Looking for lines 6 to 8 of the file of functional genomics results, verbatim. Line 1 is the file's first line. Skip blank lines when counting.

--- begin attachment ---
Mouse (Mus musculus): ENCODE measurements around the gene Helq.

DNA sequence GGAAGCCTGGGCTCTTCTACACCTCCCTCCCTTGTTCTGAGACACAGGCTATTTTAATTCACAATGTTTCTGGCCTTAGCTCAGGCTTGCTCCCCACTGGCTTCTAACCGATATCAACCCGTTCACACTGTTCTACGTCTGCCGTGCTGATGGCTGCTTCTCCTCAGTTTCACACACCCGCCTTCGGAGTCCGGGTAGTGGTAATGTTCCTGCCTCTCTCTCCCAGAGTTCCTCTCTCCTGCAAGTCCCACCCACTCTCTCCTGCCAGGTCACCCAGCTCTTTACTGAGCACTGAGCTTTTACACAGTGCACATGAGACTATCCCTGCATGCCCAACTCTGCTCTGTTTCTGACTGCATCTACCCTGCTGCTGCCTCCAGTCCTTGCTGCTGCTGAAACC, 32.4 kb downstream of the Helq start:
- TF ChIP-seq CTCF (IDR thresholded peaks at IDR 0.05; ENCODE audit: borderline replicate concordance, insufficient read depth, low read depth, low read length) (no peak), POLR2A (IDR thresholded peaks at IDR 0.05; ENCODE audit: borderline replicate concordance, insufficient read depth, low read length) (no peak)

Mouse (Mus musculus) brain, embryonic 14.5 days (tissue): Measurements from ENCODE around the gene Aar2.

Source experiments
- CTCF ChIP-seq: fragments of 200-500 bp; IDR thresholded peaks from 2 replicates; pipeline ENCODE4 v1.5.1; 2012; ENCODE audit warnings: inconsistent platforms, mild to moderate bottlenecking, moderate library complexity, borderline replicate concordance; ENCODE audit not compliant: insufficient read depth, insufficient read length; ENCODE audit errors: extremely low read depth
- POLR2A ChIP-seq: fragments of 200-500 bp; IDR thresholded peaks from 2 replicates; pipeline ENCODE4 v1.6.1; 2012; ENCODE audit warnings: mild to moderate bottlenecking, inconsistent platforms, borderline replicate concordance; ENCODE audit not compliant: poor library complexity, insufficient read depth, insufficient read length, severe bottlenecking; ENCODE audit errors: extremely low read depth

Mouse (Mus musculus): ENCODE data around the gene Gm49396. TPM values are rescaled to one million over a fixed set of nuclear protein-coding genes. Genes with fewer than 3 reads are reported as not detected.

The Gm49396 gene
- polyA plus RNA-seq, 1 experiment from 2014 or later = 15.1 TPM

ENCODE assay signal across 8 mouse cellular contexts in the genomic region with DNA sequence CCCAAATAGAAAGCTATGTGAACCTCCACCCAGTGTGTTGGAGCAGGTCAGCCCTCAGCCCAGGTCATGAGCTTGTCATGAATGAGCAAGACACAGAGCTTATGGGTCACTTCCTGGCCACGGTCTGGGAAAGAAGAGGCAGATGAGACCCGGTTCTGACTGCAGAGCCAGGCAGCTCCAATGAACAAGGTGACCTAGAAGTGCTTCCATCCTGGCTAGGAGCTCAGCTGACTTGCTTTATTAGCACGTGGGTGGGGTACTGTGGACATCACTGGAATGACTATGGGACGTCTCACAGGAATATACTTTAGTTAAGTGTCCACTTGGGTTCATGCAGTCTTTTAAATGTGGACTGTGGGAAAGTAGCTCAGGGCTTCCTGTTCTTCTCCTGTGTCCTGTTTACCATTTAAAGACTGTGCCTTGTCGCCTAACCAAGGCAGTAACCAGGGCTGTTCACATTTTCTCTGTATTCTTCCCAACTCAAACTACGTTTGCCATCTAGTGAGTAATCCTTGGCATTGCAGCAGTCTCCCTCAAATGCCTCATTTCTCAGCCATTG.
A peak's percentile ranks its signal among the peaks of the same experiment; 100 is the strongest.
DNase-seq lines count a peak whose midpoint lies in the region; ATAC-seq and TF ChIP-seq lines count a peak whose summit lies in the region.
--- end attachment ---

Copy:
- CTCF ChIP-seq: fragments of 200-500 bp; IDR thresholded peaks from 2 replicates; pipeline ENCODE4 v1.5.1; 2012; ENCODE audit warnings: inconsistent platforms, mild to moderate bottlenecking, moderate library complexity, borderline replicate concordance; ENCODE audit not compliant: insufficient read depth, insufficient read length; ENCODE audit errors: extremely low read depth
- POLR2A ChIP-seq: fragments of 200-500 bp; IDR thresholded peaks from 2 replicates; pipeline ENCODE4 v1.6.1; 2012; ENCODE audit warnings: mild to moderate bottlenecking, inconsistent platforms, borderline replicate concordance; ENCODE audit not compliant: poor library complexity, insufficient read depth, insufficient read length, severe bottlenecking; ENCODE audit errors: extremely low read depth

Mouse (Mus musculus): ENCODE data around the gene Gm49396. TPM values are rescaled to one million over a fixed set of nuclear protein-coding genes. Genes with fewer than 3 reads are reported as not detected.